Sunday, March 3rd 2013, 6:10 PM EST
NASA says that something unexpected is happening on the Sun. This year, 2013, is supposed to be the peak of the 11-year sunspot cycle—the year of Solar Max. Yet solar activity is well below the expected level. Out somnolent star refuses to behave according to the predictions of Sun watching scientists, leading some observers to wonder if forecasters missed the mark. The botched solar forecast not only has implication for our understanding of the physical processes inside the Sun, it has possible links to future climate change here on Earth. Scientists admit that no one knows for sure what the Sun will do next.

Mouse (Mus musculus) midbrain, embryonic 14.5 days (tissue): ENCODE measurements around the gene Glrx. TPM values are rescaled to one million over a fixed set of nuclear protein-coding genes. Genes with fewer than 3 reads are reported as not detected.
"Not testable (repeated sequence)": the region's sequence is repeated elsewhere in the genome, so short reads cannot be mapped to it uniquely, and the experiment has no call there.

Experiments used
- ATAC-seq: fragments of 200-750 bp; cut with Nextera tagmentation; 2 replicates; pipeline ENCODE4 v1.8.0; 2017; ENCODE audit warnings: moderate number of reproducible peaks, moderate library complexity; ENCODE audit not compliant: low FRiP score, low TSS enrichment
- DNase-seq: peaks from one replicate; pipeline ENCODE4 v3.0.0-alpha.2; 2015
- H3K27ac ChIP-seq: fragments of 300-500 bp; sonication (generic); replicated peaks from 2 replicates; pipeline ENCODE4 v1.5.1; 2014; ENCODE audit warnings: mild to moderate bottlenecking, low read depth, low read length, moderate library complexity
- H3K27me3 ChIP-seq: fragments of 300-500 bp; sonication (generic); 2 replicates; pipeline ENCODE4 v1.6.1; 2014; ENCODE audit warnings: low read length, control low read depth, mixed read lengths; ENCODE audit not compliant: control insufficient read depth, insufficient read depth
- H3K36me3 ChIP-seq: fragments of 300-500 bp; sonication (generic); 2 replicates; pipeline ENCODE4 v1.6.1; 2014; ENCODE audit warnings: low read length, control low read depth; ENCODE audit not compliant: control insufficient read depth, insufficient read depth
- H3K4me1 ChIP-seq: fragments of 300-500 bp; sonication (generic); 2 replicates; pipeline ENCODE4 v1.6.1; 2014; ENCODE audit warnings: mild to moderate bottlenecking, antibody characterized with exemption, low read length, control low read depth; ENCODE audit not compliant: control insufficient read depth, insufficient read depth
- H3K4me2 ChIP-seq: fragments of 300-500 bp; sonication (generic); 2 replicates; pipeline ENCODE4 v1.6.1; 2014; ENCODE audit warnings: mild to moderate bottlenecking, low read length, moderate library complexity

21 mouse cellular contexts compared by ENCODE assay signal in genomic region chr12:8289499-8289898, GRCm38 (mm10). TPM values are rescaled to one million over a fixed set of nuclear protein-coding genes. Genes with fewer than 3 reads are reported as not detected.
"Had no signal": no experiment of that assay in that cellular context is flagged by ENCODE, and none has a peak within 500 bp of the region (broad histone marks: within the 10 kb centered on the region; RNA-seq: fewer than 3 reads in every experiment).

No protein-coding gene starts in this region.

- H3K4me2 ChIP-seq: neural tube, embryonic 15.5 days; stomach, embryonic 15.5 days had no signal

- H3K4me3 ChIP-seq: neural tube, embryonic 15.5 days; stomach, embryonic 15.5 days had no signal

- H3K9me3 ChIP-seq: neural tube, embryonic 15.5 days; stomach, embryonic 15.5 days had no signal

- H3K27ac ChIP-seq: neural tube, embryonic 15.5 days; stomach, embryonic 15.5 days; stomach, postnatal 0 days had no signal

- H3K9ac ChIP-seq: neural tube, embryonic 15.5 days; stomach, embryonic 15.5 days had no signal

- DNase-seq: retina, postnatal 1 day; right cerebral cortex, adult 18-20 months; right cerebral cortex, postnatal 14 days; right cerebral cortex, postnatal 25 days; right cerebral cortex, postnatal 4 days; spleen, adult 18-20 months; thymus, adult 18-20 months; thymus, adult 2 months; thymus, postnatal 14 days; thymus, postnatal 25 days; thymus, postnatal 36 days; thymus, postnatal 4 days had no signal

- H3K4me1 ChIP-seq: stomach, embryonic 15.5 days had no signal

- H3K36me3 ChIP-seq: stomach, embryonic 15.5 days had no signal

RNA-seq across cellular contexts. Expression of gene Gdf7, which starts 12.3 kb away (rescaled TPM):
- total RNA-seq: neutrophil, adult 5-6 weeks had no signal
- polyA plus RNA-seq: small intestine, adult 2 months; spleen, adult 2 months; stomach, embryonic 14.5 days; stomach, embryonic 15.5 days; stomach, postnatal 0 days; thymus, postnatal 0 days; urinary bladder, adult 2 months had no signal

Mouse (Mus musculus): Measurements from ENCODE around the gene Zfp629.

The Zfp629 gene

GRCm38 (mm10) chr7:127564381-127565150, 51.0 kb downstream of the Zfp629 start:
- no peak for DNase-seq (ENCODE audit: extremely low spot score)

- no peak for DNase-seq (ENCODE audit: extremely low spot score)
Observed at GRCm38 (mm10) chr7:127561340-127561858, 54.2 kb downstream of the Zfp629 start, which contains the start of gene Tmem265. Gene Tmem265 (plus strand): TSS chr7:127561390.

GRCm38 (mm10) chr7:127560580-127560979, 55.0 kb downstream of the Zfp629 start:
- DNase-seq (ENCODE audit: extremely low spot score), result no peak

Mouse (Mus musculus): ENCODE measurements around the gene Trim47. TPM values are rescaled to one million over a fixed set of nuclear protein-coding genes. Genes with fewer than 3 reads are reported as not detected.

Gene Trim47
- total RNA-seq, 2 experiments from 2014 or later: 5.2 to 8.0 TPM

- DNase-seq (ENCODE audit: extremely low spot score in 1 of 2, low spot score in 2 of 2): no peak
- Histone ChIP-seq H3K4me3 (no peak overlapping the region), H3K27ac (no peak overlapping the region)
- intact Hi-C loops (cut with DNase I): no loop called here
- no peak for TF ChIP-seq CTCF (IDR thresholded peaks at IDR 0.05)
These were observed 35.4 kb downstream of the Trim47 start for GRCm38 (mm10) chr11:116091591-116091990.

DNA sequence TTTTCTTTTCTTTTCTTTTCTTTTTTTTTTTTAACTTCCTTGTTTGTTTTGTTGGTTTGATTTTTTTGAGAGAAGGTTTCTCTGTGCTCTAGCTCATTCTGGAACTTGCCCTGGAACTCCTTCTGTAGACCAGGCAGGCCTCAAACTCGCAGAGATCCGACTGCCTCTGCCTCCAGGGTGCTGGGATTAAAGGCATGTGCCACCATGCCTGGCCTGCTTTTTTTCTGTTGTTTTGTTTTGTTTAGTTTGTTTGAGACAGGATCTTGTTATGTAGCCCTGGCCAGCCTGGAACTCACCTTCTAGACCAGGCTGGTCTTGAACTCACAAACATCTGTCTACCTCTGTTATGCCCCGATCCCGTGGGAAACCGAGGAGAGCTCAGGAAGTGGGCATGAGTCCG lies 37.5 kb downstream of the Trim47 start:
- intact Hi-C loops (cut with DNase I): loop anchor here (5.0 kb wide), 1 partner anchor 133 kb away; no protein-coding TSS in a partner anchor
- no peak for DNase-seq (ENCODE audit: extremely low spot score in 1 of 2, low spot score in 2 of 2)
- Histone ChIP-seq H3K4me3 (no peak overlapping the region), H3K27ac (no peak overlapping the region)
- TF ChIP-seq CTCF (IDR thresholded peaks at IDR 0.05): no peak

The 11 year solar cycle—the waxing and waning of activity on the Sun—is well known, if not well understood. The solar cycle is the periodic change in the Sun's activity, including changes in levels of solar radiation and the ejection of solar material. Solar cycles have been observed for hundreds of years by earthbound observers noting changes in the sun's appearance. Generations of scientists have kept detailed records of changes in the number of sunspots, flares, and other visible manifestations. Changes in solar activity affects space weather, which can be important when launching satellites. It can also impact conditions here on Earth, adversely affecting communications, radio broadcasts and power grids. For these reasons, forecasting the solar cycle is not just an idle pursuit for Sun gazing scientists.